[xrr rating=4.25/5]After three records of muted insularity (Palo Santo), explorations taken on the wing (Rook) and heady island-hopping over open water (Golden Archipelago), it was about time Shearwater got in touch with its baser impulses. The loosely unified “Island Arc” trilogy put to bed like a grim and intricate yet surprisingly brilliant fairy tale, the Texas-based trio led by Jonathan Meiburg (percussionist Thor Harris and bassist Kim Burke backing him) was in need of a change of pace, musically speaking. Whether the hurried Animal Joy embodies such a departure, or is just the appendix or final extension of a running focus, is matter for debate, but what it is – shimmering and raw, full and biting – is in any case remarkable, and a big deal for a group that began as an outlet primarily for softer output from Meiburg and onetime Shearwater member Will Sheff that didn’t have a home on records put out during their joint stint in Okkervil River.

Meiburg doesn’t waste much time in establishing Animal Joy’s essential thesis, embedding it in the album’s opener “Animal Life,” a plucky build-up number that begins with Meiburg’s familiar falsetto gently skipping in step with piano and ends with a wild turn from the band seeking, as made clear by increasingly unhinged progression, “The half-remembered wild interior/ Of an animal life.” Set against simple bass-and-guitar arrangements at first, then unpacking slight lyrical variations, a metronome rhythm and the full sound the band has been mapping out since 2008’s Rook, Meiburg’s vocal spread eventually overwhelms the mix entirely, becoming itself another instrument as “Pacing down the balance beam/ Of half-remembered holidays” the tune proceeds in “Chasing down an anodyne/ And half-reflected radiance/ To hide below the ancient barricade/ In chambers like the rooms a swallow made.” It’s a breathtaking intro, doubled up on in follow-up “Breaking the Yearlings,” unofficial sequel and twin to Golden Archipelago’s similarly limb-shaking “Landscape at Speed” (although set side by side the former’s monolithic, crushingly rock-and-roll hammer falls would smash the faintly glowing build of the latter), its angular chords throwing up mist and foam like waves crashing on jagged rocks while Meiburg is caught “watching the flood stage rise” when “The weather rolls until it’s on you and suddenly breaks.”

Not to be outdone, third track “Dread Sovereign” combines the sense of impending doom with a stripped-down and bluesy intimacy, with Meiburg’s discomfiting lament, “I know I look quieter than I feel” juxtaposed against rolling guitar licks, handclaps and tight percussive accompaniment that expands to include a ploddingly fuzzy bass line and spectral backing vocals. The gentle urgings and manic pace of “You as You Were,” its insistent piano lines and Meiburg’s vocals echoing possibility and also the past’s anchors, provides contrast to the determinism and scratching strength of the first three tracks. This “electric charge of a change in the weather” gives much-needed openness to the album so far, allowing for space where “You could run in the blood of the sun’s hard rays/ You could drive the mountains down into the bay” before giving way to the shuffling “Insolence,” all percussion brushes, popping snare and the confines of living “All your life inside a chrysalis writhing” until it shifts in tone about two-thirds through, guitar breaking out from the melee. The remainder of the album’s middle lacks the inspired mastery of the first half, though the immediate urgency and highly personal ruminations of “Immaculate” and the portrait of life “pinned inside of a photograph” on “Open Your Houses (Basilisk)” take a shot at the same insouciant, literary rawness. And the atmospheric squall of “Pushing the River,” that falls apart in taps and miniaturized percussive endings, resurrects Animal Joy’s momentum, its elements crowding against Meiburg until with a vocal flourish they are wiped away and dissipate into faintly whispering keys, eventually returning in force with hopping bass and squealing guitar peeled off and tossed into the mix.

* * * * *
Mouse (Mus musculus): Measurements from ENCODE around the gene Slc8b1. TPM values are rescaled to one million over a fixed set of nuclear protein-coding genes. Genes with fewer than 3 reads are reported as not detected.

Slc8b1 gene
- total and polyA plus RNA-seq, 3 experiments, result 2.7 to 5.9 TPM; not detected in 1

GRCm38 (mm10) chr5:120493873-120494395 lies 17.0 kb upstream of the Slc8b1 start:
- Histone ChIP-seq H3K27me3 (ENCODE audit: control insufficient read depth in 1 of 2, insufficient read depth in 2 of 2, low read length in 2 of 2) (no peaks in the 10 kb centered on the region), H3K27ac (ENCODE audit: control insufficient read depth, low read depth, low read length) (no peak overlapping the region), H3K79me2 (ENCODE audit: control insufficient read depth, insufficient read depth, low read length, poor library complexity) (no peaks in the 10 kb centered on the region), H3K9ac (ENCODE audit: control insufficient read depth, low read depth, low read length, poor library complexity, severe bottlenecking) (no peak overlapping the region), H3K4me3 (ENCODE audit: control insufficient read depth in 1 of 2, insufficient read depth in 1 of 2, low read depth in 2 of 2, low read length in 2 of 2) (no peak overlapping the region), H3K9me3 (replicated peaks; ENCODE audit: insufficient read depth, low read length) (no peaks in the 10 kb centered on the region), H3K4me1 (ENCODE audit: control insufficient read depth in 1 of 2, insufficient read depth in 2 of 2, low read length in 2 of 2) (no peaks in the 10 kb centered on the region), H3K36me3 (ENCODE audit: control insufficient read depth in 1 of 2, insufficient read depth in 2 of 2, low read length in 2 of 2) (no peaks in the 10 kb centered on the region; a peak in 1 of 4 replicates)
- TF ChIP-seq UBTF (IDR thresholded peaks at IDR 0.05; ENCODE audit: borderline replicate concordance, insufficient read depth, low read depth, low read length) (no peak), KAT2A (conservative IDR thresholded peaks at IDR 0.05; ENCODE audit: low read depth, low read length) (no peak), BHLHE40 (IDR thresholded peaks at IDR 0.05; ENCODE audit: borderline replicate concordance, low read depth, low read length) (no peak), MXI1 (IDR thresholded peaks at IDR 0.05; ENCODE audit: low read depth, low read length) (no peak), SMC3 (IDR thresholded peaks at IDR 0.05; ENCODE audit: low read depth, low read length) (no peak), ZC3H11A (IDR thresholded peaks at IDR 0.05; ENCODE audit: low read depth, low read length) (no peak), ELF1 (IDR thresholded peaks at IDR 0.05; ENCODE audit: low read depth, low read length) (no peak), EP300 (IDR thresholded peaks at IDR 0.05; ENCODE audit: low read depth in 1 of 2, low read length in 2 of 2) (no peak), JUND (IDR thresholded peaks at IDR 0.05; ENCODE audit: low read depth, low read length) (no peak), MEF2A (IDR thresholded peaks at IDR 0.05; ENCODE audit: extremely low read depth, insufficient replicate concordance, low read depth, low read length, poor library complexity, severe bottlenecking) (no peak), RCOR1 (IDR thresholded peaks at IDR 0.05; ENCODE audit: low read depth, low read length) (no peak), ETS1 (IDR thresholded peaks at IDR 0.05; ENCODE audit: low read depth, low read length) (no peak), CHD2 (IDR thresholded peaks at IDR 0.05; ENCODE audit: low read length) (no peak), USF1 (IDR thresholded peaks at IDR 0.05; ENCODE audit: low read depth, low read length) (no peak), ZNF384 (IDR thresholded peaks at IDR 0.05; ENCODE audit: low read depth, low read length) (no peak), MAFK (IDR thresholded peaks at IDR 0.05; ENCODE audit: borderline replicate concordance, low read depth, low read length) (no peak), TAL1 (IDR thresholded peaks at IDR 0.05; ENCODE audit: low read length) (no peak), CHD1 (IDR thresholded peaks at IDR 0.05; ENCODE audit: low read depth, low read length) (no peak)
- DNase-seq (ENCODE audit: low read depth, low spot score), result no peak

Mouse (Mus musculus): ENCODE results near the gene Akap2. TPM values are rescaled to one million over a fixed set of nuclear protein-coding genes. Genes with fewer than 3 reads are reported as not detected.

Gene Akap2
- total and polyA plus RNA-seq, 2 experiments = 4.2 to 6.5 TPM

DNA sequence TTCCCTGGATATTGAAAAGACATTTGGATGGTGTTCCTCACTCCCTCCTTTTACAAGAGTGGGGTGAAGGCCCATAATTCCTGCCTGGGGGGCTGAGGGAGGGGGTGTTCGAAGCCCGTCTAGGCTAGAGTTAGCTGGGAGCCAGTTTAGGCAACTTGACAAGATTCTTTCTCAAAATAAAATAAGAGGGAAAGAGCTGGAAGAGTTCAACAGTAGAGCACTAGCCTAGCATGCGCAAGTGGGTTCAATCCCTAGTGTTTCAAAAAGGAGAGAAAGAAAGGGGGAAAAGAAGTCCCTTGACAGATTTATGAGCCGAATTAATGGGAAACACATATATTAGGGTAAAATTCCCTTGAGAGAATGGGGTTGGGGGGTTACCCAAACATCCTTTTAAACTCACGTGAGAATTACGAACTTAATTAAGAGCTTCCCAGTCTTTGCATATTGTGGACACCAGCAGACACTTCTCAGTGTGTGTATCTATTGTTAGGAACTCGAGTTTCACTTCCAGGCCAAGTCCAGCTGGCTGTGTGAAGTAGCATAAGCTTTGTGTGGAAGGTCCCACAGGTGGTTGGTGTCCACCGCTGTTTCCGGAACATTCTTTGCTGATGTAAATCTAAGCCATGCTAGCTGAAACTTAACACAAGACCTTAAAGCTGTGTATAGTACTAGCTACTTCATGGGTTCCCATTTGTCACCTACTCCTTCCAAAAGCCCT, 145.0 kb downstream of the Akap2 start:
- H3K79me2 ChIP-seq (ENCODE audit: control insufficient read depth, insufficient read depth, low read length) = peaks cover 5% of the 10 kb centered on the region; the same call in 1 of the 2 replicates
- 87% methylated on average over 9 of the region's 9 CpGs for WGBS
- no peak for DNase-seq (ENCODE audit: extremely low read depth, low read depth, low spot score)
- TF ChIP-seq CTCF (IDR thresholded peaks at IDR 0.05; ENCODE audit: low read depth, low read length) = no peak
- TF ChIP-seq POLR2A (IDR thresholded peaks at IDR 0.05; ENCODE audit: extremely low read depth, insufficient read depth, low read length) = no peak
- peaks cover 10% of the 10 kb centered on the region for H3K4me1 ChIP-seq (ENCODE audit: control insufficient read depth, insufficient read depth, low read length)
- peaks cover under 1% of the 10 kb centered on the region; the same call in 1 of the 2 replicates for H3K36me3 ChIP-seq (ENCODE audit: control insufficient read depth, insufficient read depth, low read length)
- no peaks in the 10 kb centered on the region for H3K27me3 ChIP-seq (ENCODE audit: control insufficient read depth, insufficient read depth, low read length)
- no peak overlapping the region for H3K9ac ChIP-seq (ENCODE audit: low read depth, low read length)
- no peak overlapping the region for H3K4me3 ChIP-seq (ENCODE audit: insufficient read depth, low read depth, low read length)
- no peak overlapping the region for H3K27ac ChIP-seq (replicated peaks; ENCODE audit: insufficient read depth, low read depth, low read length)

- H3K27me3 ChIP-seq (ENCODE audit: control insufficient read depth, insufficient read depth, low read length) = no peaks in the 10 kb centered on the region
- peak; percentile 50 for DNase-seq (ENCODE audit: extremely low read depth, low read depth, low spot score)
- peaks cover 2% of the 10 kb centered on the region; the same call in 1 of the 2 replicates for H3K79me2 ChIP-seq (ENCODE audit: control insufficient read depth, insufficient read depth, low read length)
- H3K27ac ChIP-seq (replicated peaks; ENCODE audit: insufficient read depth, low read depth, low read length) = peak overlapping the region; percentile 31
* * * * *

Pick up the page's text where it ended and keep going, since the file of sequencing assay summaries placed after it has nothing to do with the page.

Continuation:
But it’s really in the album’s two-track outro that Animal Joy redeems itself. Barest feedback leading into “Believing Makes It Easy,” its catchy, easygoing theme rises and falls like gradually shortening breaths until the life of the tune is strangled away by shakers and reverberating guitar. Meiburg almost directly references the heavy-hearted morass preceding it with, “Now that we have pulled away/ Is it better on the inside?” Never answering, he only feels confident enough to say of our common humanity, “The stars have aligned with a light/ That irradiates all of us.” The band is in finest form on the album’s closer, however, beginning quiet, dim and distant before pulling close, tearing like a tiger, most handsome when it’s after food, through sparse brush and dusty lowlands. Spiraling outward in piano, fading vocals and harp washes, Shearwater leaves behind “the shining world” that “believes that inside of days/ The darkness of our lives/ Will meet the star of the age.” Whether “charging down the maw of the ocean,” “cast away like dogs from the shelter” or making “murmurs in the dark confessional,” for Shearwater Animal Joy represents a turning inward toward (or pulling inside-out of) its more primal instincts, an unleashing of the expansive controlled burns of past records as well as an examination of the indefinable nature of the heart and the body’s ancient motivations. Engaging and impressive, to comprehend its unbridled exhilaration is to witness the efforts of a band clawing desperately at something larger than itself, and nearly reaching it.

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